Archive for July, 2011

Rapides Foundation Provides Grant Opportunity for Central Louisiana

Friday, July 29th, 2011

Thanks to The Rapides Foundation, you can apply for up to $10,000 to help improve the health of youth in your community. One goal of this funding is to support efforts to develop proven and innovative programs designed to increase physical activities for both young and old. SPARK has worked with The Rapides Foundation and parishes in Louisiana to achieve this goal in the past, and there are new opportunities available to build on that success. Together we can create a healthy and active future for the children of Central Louisiana!

Deadline: Rolling

SPARK is proud to have partnered with The Rapides Foundation and Parishes in Central Louisiana in the past. Since that time SPARK is proud to have introduced several new programs, including:

  • NEW 2011 Early Childhood Program
  • NEW 2011 Middle School Program
  • NEW Nutrition Education curriculum from Healthy Kids Challenge

Each new program features updated content and innovative curriculum tools, as well as new training workshops and equipment packages. Visit to learn more!

Next Steps:

  1. Go to and download the application.
  2. Contact Bianca Wofford at SPARK. She’ll ask you a few questions, learn about your current program, and listen to your vision for improving the youth physical activity and wellness programs at your site. Together, you’ll come up with a plan that will WORK AND LAST.
  3. Send in your submission and wait to hear the good news!

Questions? Contact Bianca Wofford | (800) 772-7573 ext. 2243 |

New Funding for State Health Departments to Support Chronic Disease Prevention

Thursday, July 14th, 2011

“Prevention and Public Health Fund Coordinated Chronic Disease Prevention and Health Promotion Program”

Deadline: July 22, 2011

Funding Amount: $300,000 – $2.4M

  • Anticipated Awards: 53 (non-competitive)
  • Project Period: 3 years
  • Approx. Current Fiscal Year Funding: $ 39 mil
  • Approx. Total Project Period Funding: $ 129 mil
  • Funder: Affordable Care Act through the Prevention and Public Health Fund

Eligibility: State health departments, District of Columbia, Puerto Rico and Virgin Islands or their Bona Fide Agents. Grantees currently funded under FOAs DP09-901 are eligible to apply. P09-901 funds 50 states, DC, Puerto Rico and U.S. Virgin Islands (i.e. the same agency that is funded under P09-901 must be the lead applicant)

Purpose: Create or update state chronic disease plans that incorporate coordinated approaches to program planning, implementation, and evaluation to achieve measurable outcomes for the top five leading chronic disease causes of death and disability (e.g. heart disease, cancer, stroke, diabetes, and arthritis) and their associated risk factors.

For more information and to apply for this grant visit:

Some helpful FAQ:

Question: How is the Coordinated Chronic Disease Prevention and Health Promotion Program different from the Community Transformation Grants (CTGs)?

Answer: The Coordinated Chronic Disease Prevention and Health Promotion Program is different from the Community Transformation Grant Program. The CCDP&HP Grant Program will support development or enhancement of State Health Department leadership, coordination, expertise and direction across targeted disease programs in a state or territories’ chronic disease portfolio.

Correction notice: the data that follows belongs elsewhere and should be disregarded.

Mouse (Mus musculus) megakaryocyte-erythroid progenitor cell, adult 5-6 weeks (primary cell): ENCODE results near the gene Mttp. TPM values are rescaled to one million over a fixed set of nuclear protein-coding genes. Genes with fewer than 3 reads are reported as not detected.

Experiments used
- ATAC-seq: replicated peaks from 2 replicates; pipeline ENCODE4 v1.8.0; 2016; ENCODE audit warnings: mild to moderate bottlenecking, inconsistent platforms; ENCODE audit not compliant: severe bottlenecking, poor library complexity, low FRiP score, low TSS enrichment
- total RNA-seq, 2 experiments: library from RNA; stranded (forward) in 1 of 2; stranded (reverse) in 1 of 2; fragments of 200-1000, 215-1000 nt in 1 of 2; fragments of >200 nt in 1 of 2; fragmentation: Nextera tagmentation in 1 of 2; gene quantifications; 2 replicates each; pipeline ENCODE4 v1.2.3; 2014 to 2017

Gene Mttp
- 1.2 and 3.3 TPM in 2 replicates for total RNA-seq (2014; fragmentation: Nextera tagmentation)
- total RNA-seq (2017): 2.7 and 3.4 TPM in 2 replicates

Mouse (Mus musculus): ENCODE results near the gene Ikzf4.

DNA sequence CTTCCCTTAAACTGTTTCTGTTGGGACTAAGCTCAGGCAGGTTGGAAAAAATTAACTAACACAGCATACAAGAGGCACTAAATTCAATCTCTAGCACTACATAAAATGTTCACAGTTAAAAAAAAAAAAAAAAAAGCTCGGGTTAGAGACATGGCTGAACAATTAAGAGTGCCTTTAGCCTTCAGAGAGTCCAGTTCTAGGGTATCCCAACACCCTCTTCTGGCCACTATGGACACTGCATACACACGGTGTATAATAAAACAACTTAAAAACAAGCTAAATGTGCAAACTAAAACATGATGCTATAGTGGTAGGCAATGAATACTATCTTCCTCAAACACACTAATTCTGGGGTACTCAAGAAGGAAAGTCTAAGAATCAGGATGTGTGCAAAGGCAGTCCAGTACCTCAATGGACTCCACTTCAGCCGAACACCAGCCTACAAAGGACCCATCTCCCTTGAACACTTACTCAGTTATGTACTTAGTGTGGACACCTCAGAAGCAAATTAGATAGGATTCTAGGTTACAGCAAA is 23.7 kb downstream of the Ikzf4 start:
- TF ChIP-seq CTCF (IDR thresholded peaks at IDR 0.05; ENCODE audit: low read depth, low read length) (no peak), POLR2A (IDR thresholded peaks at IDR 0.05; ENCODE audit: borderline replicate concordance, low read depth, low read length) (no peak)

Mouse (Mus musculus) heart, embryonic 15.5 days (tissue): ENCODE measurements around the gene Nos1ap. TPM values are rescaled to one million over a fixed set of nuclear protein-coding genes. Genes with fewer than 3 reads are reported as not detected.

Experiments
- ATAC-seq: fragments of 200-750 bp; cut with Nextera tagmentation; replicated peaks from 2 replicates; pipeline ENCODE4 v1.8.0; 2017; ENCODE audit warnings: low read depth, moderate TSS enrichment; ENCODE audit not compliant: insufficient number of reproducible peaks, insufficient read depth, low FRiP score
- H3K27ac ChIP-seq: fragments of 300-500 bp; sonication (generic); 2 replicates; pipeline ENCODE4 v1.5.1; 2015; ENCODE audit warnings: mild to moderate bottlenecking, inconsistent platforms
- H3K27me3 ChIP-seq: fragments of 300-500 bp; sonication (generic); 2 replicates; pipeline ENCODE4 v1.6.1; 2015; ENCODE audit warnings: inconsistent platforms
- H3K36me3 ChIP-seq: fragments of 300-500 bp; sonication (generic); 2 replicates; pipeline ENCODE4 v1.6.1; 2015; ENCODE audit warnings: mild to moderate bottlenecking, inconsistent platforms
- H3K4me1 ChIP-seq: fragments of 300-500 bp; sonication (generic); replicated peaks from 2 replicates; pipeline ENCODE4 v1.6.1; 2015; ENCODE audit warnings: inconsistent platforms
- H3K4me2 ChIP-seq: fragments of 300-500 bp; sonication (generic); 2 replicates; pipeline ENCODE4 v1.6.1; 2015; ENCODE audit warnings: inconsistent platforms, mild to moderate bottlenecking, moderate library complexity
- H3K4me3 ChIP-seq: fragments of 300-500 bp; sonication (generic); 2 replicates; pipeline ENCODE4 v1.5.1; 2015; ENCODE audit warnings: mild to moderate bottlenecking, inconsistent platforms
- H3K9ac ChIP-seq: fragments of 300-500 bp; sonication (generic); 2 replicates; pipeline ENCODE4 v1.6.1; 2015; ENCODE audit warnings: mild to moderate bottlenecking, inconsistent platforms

In contrast, the CTG initiative is focused on supporting the implementation, evaluation, and dissemination of evidence-based community preventive health activities to reduce chronic disease rates, prevent the development of secondary conditions, address health disparities, and develop a stronger evidence base for effective prevention programming.

Question. Does the Prevention and Public Health Fund Coordinated Chronic Disease Prevention and Health Program replace the funding for categorically funded chronic disease programs, including heart disease and stroke, diabetes, cancer, arthritis, and nutrition, physical activity, and obesity?

Answer. The CCDP&HP grant program does NOT replace the funding for categorical chronic disease programs. This is NEW money for state health departments to use to strengthen existing chronic disease capacity, specifically in cross-cutting areas like surveillance, epidemiology, evaluation, policy, communications, health systems work, and community partnerships/mobilization – areas that all or many of the categorical programs depend on and may each have developed to some degree on their own (e.g., a CVD epidemiologist, obesity epidemiologist, etc). It is expected that the chronic disease program will be able to improve efficiency and effectiveness of categorical programs by strengthening these cross-cutting areas

Question: Rumor has it that this current FOA/supplement to all 50 states is replacing the funding for the individual programs (ie, no more individual programs nor funds for obesity, diabetes, heart disease, or arthritis). Is this the case?

Answer: The CCDP&HP grant program does NOT replace the funding for categorical chronic disease programs. This is NEW money for state health departments to use to strengthen existing chronic disease capacity…

Can the Right PE Equipment Affect Educational Outcomes?

Thursday, July 14th, 2011


It is believed the SPARK team was among the first researchers and educators to scientifically examine the effects of content-matched equipment on elementary physical education outcomes.  The original Project SPARK (Sports, Play, and Active Recreation for Kids) experimented with equipment items of varying sizes, shapes, weights and textures to determine if they could foster greater inclusion, activity, and enjoyment during PE and PA classes.  Their analysis continued with Middle School (Project’s M-SPAN – Middle School Physical Activity and Nutrition; and TAAG – Trial of Activity for Adolescent Girls), Early Childhood (Power Play), After School (BOLT – Building Opportunities for Leisure Time), and High School (POPI – Pittsburgh Obesity Prevention Initiative) PE and PA opportunities and spanned from 1989 to present day.